Use a Dedicated IP Address for Better SEO Results
Your Web site can be affected by the bad behavior of other sites, even if you have nothing to do with them. One way to reduce the chances of being tainted by other sites is to use a dedicated IP address.
Even before a crisis arises, it’s a good idea to know the IP address of your Web site and monitor it to make sure it remains clean. It’s like renting an apartment. Just because the neighborhood was quiet and peaceful when you first moved in, that doesn’t mean it won’t change over time and become an undesirable place to live.
IP addresses come in two flavors: virtual and dedicated. If you’re using a virtual IP address, it means that there are multiple Web sites, as many as your server allows, using the same IP address you are. If you’re using a dedicated IP address, you are the only site on that IP.
You should use a dedicated IP for your site. Even so, you still need to monitor it to make sure it stays clean because you can also be affected by bad behavior of other IPs within the same C block. (The second to the last set of digits in an IP address, such as the 179 in the IP address 18.104.22.168, identify the C block. It’s similar to an area code for a telephone number, except that unlike your area code, you can change C blocks. You can move your site to a new IP address and C block if you have trouble with the one you’re in. Call your hosting company and tell them you want to be moved.)
If you do share a virtual IP with other sites, which is often the case with small or brand new Web sites, it's like being in an apartment building. Similar to living in an apartment building, it’s important that the IP isn’t full of bad neighbors, even though that’s pretty much out of your control. If the search engines find out you’re next door to a spam site, for example, your site could be tainted by association. Google has indicated that it is difficult to be tainted by surrounding sites, but why take a chance? You should be in clean IP blocks whenever possible.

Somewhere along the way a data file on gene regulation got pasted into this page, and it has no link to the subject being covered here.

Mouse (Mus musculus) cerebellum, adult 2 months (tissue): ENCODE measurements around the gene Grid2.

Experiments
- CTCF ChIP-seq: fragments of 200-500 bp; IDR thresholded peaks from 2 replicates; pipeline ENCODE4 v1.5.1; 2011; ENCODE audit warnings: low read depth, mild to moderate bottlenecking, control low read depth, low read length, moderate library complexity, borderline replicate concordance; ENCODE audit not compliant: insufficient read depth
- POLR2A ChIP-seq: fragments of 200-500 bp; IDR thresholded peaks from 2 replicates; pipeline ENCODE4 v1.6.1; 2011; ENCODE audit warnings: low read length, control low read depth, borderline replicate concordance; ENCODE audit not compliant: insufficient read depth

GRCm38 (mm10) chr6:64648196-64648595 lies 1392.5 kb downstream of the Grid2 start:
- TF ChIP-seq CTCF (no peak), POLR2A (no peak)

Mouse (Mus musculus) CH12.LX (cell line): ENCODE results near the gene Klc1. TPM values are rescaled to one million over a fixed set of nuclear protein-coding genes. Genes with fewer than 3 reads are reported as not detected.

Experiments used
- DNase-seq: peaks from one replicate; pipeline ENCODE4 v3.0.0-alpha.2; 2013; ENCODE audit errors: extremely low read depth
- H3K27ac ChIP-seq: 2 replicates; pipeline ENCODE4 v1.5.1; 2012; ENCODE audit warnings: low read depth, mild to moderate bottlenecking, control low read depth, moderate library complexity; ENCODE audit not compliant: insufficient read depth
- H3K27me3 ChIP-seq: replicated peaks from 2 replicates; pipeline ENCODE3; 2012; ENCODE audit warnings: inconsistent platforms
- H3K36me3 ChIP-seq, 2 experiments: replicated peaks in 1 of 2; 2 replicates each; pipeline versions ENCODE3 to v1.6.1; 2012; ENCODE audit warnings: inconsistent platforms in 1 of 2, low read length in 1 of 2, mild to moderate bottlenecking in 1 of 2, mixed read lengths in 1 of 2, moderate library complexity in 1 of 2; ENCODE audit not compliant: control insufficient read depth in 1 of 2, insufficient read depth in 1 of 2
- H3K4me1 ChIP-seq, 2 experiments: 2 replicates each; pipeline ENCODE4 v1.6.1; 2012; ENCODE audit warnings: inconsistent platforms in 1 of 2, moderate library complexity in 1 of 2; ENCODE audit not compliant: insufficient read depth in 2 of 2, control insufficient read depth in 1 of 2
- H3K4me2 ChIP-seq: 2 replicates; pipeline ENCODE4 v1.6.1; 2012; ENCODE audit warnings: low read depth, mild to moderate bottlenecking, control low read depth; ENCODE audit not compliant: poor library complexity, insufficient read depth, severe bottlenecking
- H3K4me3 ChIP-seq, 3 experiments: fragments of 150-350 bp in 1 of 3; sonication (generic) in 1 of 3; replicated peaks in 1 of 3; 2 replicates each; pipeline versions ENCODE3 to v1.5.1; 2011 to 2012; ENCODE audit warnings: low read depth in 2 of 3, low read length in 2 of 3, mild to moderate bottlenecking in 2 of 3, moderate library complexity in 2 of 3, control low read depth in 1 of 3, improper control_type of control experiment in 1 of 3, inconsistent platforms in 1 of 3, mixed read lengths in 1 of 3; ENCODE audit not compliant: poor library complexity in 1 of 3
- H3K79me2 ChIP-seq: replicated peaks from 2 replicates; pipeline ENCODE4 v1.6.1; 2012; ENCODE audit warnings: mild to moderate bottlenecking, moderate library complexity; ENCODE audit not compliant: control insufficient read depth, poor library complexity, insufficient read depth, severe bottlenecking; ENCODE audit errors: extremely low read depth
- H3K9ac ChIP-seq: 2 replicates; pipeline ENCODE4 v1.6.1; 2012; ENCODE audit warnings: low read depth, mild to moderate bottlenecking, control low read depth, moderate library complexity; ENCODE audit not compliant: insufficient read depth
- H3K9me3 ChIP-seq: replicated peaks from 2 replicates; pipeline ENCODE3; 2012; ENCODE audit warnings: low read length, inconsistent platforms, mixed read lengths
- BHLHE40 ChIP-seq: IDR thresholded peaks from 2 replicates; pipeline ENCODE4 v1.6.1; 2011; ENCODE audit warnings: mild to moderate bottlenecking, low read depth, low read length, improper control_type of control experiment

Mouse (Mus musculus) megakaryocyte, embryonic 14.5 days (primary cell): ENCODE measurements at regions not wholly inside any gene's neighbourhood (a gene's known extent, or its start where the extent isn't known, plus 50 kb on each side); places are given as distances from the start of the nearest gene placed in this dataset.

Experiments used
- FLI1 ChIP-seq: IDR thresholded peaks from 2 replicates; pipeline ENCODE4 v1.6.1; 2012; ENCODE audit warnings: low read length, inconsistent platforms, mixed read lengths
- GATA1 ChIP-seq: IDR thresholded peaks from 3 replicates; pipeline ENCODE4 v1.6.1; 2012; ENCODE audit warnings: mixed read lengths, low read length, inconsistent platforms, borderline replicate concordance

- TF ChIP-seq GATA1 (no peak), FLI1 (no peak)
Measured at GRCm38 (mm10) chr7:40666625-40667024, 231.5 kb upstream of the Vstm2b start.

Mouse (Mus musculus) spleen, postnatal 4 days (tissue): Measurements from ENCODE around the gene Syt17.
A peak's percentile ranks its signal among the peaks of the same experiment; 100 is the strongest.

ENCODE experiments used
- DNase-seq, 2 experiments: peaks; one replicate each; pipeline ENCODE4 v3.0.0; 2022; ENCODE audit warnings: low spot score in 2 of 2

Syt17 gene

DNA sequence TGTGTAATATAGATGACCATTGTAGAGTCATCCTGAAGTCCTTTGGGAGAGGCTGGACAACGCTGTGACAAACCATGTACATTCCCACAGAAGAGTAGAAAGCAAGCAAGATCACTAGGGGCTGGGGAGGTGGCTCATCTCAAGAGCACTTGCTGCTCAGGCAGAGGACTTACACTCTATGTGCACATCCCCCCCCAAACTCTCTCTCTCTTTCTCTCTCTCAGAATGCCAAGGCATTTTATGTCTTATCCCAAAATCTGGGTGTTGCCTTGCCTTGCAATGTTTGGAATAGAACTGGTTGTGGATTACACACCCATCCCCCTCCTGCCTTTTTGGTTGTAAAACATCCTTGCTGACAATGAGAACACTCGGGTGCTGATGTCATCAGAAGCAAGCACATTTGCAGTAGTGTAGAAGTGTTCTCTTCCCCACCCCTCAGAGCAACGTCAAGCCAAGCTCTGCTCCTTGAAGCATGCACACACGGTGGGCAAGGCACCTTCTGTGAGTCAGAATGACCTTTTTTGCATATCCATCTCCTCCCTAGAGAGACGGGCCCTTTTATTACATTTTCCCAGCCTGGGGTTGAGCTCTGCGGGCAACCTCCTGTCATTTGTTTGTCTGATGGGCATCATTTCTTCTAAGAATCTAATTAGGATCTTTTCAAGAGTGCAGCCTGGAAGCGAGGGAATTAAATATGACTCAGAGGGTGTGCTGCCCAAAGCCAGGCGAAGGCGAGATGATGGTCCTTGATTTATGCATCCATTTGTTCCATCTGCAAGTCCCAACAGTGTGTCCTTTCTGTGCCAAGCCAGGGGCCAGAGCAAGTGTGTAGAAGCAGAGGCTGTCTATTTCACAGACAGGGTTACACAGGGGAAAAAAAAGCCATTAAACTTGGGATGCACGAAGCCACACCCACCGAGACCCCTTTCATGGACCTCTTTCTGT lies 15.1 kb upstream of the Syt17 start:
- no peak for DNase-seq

The other drawback of using a virtual IP is that occasionally, a search engine or a user navigates to your Web site by your IP address rather than your URL (usually only if your server is configured incorrectly). If you’re on a virtual IP, they may not be able to find your site. Any of the various sites located on that IP could come up; it’d be the luck of the draw. And do not forget that shared IPs may mean that your server performance will slow down based on the traffic load of your neighbors.
To find out your Web site’s IP address, you can go to the Free Tools page on the SEOToolSet Web site, scroll down to the Check Server section of the page, and type your Web page URL. The report identifies your DNS IP address, as shown in the above figure.